The Zespri Young and Healthy Virtual Adventure has wrapped up another remarkable year, engaging and motivating over 20,000 children from more than 250 schools and 700 classes across Aotearoa. Designed to promote healthy habits and encourage physical activity, there has been exceptional participation and support, making a positive impact on the health and wellbeing of tamariki.
Young and Healthy Trust founder, Kim Harvey says, “We know that we are facing an inactivity crisis that is having a negative impact on the health of our body and brain, so to help instill these simple, yet essential habits at an early age is vital for optimising wellbeing.” Science suggests that by the age of 10- we have largely “drawn the blueprint for their adult lives. Preferences and motivation for activity or anything else, are developed during this important stage. Kids who learn to love being active are more likely to grow up to be adults who are active.” This is why the Zespri Young and Healthy Virtual Adventure is so important and the fun and entertaining approach helps all children engage over several weeks, encouraging habit formation.
The Zespri Young and Healthy Virtual Adventure aims to reach all tamariki, but particularly those who don’t express much interest in physical education or sport.
The positive impact on student behavior at school during the adventure further emphasizes the importance of physical activity on mental health and mood. Teachers observed an improvement in students’ mood, communication skills, and overall positivity towards their peers.
The programme’s overall impact has been tremendous, with notable improvements in participant behavior and habits:
● 91% of children became more active throughout the duration of the programme,
● 83% increased their water intake,
● 84% incorporated more fruits and vegetables into their day,
● 69% reduced consumption of “sometimes” foods (ultra-processed snack foods),
● 53% reported improved sleep,
● 71% displayed reduced device usage.
Kim Harvey adds, “This year the event was in a winter term when we know greyer days can affect our mood and sleep. Being active has such a positive impact but is less appealing when it’s colder, especially outside where nature is also incredibly uplifting. So we focused on ‘Moving in Nature,’ which not only helped promote their physical, mental and emotional health, it also encouraged tamariki to explore the great outdoors, with many creating new games, scavenger hunts, and venturing out to new areas with their whānau.”
Throughout the adventure, we visited schools from the top of the North Island to the bottom of the South Island, giving out over $50,000 worth of ASICS sports shoes to help growing feet to be well supported to move more often and we have been inspired by our tamariki expressing the love of the feeling of being active – particularly those who are less inclined to participate in sport or PE – and caring for the health of their body and brain.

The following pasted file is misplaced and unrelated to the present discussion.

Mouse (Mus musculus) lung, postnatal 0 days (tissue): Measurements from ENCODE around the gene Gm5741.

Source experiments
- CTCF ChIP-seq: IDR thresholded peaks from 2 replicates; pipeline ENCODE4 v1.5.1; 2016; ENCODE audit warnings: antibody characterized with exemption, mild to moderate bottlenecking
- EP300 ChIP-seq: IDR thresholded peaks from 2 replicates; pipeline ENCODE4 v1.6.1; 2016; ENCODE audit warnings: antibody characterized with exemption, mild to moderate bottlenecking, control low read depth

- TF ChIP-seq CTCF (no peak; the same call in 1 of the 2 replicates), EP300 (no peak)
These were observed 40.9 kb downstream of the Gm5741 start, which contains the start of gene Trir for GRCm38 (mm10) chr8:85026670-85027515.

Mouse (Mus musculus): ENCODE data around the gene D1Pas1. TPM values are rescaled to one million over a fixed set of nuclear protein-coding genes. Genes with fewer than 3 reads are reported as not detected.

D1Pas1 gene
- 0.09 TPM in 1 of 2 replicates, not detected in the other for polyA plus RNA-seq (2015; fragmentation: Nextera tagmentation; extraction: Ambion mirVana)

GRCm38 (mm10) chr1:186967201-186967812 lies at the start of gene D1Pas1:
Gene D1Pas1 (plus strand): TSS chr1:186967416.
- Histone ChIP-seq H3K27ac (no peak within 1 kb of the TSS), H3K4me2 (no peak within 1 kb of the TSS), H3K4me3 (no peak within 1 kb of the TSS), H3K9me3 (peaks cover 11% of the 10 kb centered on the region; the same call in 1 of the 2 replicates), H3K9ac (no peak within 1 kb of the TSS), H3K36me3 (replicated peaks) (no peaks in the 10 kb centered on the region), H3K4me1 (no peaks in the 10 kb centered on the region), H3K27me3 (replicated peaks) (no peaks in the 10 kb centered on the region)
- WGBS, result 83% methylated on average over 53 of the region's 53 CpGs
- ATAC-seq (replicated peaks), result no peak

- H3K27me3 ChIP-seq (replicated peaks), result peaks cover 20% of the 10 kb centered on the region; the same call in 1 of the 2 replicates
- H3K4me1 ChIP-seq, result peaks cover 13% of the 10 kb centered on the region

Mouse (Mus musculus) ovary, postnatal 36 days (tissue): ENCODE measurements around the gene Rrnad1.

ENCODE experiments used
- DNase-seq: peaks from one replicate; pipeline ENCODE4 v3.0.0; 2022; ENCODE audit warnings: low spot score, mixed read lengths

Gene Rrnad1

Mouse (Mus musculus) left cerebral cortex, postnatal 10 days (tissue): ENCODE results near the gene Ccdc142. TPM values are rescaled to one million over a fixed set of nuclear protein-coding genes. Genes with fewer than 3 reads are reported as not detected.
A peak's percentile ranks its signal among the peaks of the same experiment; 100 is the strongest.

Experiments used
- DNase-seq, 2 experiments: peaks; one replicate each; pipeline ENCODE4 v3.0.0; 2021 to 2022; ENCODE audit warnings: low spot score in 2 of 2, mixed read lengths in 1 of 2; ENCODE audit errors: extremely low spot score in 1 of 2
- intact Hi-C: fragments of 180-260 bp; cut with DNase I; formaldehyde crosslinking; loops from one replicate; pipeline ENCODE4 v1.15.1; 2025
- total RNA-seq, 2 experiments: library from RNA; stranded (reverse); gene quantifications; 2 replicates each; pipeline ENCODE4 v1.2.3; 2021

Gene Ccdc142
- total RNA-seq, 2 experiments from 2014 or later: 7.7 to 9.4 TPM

The ripple effect of children’s participation in the Zespri Young and Healthy Virtual Adventure extends beyond the programme itself, impacting families in profound ways. Whānau have reported engaging in deep discussions triggered by their experience, and students have shared stories of going on evening walks with their entire family, creating a new sense of togetherness and shared commitment to health.
To deliver the Zespri Young and Healthy Virtual Adventure, the Young and Healthy Trust is privileged to collaborate with like-minded individuals and organisations who share the same kaupapa. The support of Zespri International, ASICS NZ, Opal, and Tu Manawa via Sport Waikato and Sport Hawkes Bay, removes the barrier of cost for schools to participate.
The Zespri Young and Healthy Virtual Adventure team has exciting plans for 2024 already! Early bird registrations are open now at www.youngandhealthy.org.nz. For more information and updates, follow Young and Healthy on social media platforms: Facebook, Instagram and LinkedIn.
Feedback from teachers around the country:
“The students loved entering their data and actively collected their steps. They could make connections between their activities and their improved mood and well-being.” Lynda Duncan, Victory Primary School, Nelson
“Students who didn’t enjoy participating in physical education were more inclined to try a different sport and give things a go! Which was awesome! – teacher Migi, Auckland
“Prior to engaging with the programme we were not using mindfulness or exercise breaks regularly so we now make a point of it and the evidence is there, that we are more engaged in learning if we do these more often. Our Turanga Tiaki remind each other to drink more water and check to see if their peers are eating healthy, so they are now leading their own health regime”. Teacher Tanya, Makauri School, Gisborne
Teacher Laura Erskine from Arthur Miller School in Napier says, “It was a great excuse to encourage students to be moving outside – having this encouraged through the online portal reminded them how cool nature is and they became more appreciative and interested.”
“Students were happier and able to communicate better – getting along with others they wouldn’t normally play with and being more helpful and empathetic. Overall they were just more happy and friendly” – teacher Malia, Auckland